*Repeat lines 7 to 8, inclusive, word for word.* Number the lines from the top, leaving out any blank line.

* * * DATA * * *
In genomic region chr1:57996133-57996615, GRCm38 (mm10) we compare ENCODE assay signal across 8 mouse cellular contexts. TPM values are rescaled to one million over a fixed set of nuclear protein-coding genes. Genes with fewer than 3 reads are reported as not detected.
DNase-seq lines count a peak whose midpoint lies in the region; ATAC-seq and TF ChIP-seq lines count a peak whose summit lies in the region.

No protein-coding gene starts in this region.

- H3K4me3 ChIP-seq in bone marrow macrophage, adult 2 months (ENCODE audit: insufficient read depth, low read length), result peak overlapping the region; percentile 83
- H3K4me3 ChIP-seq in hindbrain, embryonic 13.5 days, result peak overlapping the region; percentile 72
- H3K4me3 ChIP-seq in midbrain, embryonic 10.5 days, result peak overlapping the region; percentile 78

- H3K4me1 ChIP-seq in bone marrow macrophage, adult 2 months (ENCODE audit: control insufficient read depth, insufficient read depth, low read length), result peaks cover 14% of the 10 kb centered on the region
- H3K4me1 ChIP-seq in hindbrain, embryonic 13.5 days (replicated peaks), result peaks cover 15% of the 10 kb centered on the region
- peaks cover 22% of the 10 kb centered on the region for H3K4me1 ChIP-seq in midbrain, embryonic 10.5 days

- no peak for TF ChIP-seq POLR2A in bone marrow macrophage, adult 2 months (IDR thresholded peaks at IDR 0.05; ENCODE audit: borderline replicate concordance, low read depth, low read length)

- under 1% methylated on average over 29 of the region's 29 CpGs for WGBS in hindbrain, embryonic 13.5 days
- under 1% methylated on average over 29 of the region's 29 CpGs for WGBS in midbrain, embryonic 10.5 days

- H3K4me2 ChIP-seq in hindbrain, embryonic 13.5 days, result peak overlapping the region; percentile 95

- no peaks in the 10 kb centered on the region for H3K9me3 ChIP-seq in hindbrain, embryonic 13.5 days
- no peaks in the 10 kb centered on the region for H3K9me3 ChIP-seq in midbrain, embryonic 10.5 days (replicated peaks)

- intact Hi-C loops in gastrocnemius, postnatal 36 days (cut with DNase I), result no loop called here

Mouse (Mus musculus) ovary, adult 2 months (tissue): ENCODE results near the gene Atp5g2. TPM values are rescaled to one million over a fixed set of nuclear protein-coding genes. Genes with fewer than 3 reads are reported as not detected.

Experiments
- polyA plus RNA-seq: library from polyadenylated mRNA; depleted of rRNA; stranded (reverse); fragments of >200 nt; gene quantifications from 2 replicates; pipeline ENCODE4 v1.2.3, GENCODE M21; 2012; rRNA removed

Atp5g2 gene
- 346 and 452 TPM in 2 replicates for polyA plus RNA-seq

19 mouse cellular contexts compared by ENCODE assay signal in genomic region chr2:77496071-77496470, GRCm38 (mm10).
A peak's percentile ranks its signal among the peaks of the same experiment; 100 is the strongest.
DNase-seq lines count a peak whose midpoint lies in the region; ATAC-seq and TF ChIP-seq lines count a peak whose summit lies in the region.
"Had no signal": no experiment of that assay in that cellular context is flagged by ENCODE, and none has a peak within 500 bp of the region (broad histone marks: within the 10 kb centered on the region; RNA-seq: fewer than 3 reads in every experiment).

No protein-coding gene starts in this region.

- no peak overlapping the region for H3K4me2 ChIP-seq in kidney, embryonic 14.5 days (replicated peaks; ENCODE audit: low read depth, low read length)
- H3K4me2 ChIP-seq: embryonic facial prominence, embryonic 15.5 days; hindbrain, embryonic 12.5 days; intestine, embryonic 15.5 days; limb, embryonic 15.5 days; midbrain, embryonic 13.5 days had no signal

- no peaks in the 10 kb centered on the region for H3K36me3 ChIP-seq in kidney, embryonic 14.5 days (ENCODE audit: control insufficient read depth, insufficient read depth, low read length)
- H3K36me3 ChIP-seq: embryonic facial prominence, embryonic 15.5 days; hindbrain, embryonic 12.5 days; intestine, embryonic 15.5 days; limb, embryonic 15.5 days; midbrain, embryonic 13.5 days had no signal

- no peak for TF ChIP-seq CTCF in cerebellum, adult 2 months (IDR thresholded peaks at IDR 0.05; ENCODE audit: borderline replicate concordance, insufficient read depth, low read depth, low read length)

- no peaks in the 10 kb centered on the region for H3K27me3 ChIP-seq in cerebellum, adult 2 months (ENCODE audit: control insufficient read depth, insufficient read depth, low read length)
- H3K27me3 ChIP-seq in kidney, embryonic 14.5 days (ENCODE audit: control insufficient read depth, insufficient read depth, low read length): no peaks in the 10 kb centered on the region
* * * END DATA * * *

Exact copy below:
- H3K4me1 ChIP-seq in bone marrow macrophage, adult 2 months (ENCODE audit: control insufficient read depth, insufficient read depth, low read length), result peaks cover 14% of the 10 kb centered on the region
- H3K4me1 ChIP-seq in hindbrain, embryonic 13.5 days (replicated peaks), result peaks cover 15% of the 10 kb centered on the region